Alaska Native people are multi-cultural and Joe works with Inupiaq, Yupik, Athabaskan, Alutiiq, Tlingit, and Haida people throughout the state. In support of tribes in Alaska, Joe partners with environmental public health service providers and other federal, state, local, and tribal government agencies and organizations to respond to the environmental contaminant concerns of primarily Alaskan Native villages.
Alaska Native people consult with Joe because they have concerns about health problems related to exposure to contaminants mainly from former military sites and some mining sites. There are literally hundreds of formerly used defense sites (because during the Cold War, Alaska was geographically the closest state to the former Soviet Union), which are located in areas of customary and traditional use for hunting, fishing and gathering or subsistence. . “Contaminant issues here are related to people’s basic subsistence,” Joe says.
“Subsistence” is a word used to describe a traditional way of life among many Alaskan Native cultures, a way of life that dates back more than 8,000 years. It refers to the practice of relying on the surrounding environment as a source of food and supplies for daily living. Hunting, fishing, and gathering of subsistence food continues to be an important economic and cultural activity for many Alaska Natives.
One of the primary focuses of concern for Alaska Native tribes is food security: whether contamination will affect people’s ability to eat foods they have hunted, fished, or gathered. “It’s not as though people can just go to a supermarket if the food that they customarily eat is contaminated,” says Joe. ATSDR conducts health assessments to either identify contaminated areas that pose a human health risk in order to reduce or eliminate exposures or show there is no cause for concern.
In the Ankau Saltchucks coastal inlet, the Yakutat Tlingit tribe rely on crabs and shellfish as a dietary staple. Tribal members had stopped harvesting from this area over concerns about dioxin and cancer. Working with ATSDR, state health assessors, and the state’s cancer registry, Joe was able provide information to alleviate concerns about consumption of this readily available and abundant food source.
Life in Alaska
Having lived and worked in Alaska for 20 years, Joe admits that the winters are tough: long, cold, and dark, with shoveling snow as his only winter sport. However, the summers, he says, are spectacular for camping and backpacking. Wildlife is equally amazing, and Joe enjoys seeing an occasional moose in his yard. In his spare time, Joe enjoys outings with his wife and two daughters, both of whom have grown up in Alaska.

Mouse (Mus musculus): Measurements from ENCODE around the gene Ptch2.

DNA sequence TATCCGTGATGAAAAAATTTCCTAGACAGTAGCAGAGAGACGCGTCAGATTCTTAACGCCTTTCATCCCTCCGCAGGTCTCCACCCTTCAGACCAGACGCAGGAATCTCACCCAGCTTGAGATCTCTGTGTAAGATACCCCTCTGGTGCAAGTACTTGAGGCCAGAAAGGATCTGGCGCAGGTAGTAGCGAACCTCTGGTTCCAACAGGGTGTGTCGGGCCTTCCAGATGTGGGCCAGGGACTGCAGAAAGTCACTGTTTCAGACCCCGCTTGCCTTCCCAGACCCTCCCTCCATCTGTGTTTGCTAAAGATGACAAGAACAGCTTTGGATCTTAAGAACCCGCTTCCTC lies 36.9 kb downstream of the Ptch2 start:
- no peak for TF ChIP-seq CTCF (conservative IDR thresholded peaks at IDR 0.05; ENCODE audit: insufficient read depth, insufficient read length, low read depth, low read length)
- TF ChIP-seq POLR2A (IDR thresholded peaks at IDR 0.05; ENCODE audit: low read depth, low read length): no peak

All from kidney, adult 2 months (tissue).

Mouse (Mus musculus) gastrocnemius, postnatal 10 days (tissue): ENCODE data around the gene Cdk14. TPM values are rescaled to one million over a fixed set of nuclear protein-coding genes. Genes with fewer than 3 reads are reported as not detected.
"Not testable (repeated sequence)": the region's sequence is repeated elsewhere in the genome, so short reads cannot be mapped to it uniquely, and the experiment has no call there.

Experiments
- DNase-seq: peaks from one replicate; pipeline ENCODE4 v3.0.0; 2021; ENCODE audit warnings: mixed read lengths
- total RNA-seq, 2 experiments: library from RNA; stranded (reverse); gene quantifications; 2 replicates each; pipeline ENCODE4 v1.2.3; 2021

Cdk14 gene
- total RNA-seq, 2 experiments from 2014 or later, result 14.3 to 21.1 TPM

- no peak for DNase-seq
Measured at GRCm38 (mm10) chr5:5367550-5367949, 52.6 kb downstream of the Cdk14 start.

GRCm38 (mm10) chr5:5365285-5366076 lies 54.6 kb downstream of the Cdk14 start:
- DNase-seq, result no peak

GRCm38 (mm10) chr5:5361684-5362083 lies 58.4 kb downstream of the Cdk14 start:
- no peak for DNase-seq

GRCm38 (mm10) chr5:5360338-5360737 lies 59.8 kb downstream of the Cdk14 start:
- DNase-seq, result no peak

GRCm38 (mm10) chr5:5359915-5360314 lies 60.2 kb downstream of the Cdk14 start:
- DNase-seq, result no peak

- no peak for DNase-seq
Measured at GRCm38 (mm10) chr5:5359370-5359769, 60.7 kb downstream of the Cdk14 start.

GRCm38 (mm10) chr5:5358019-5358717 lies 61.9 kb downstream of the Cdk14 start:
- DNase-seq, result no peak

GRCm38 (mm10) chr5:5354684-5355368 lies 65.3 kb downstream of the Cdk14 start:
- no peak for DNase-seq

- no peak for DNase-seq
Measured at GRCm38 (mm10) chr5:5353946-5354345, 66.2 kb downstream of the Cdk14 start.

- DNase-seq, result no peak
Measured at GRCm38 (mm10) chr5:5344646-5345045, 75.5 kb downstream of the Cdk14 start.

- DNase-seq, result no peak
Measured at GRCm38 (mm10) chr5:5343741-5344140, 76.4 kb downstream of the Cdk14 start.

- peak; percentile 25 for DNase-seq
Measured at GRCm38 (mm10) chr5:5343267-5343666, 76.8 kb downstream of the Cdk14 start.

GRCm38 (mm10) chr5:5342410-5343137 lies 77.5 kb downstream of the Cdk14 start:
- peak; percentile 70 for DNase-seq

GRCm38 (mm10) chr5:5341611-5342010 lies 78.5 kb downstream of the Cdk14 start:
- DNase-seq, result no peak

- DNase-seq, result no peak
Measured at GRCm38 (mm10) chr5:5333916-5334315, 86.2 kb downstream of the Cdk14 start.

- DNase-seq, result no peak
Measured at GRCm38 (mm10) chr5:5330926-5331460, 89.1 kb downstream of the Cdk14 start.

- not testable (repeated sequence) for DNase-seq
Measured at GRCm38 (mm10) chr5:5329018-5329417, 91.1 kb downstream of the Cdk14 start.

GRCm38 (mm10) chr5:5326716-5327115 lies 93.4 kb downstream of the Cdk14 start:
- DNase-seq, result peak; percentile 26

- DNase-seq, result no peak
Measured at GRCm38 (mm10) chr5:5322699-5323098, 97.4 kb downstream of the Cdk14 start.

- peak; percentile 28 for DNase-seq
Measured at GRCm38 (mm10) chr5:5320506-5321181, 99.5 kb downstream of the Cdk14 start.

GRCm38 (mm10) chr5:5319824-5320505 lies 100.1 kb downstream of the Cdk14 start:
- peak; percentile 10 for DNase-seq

In his work with the Alaskan Native Health Board, EPA, and ATSDR, Joe has assisted Alaska Native villages all over the state. But he is quick to point out that he’s never gone to a village that he wasn’t first invited to.
Joe use words like trust, deference, patience and flexibility to describe his relationships with Alaska Natives. We can all learn from his proactive approach in establishing effective communication and collaboration when we start working with communities.
Joe’s efforts with tribes in Alaska have resulted in a better understanding of the health impact of man-made environmental contaminants and have allowed Alaska Native villages and government agencies to better coordinate activities to protect the health of Alaska Natives. In 2014, Joe was awarded the Alaska Federal Executive Association Outstanding Federal Employee of the Year Award.
Most Rewarding Aspect of Work
In a call to action, Joe inspires the up-and-coming generation not to go it alone, but to devote themselves to “protect human health and to safeguard the natural environment by choosing to work in public service.”
One of Joe’s favorite quotes is by the late Dr. Martin Luther King: “Every man must decide whether he will walk in the light of creative altruism or the darkness of destructive selfishness. This is the judgment. Life’s most persistent and urgent question is, what are you doing for others?”
“In a world where human suffering is inherent and indiscriminate, each of us has a choice: we can work to alleviate human suffering, we can ignore it, or we can contribute to it,” Joe says. The opportunity to alleviate human suffering is what drives Joe in his work. “If I didn’t have that in my job, I’d find another line of work.”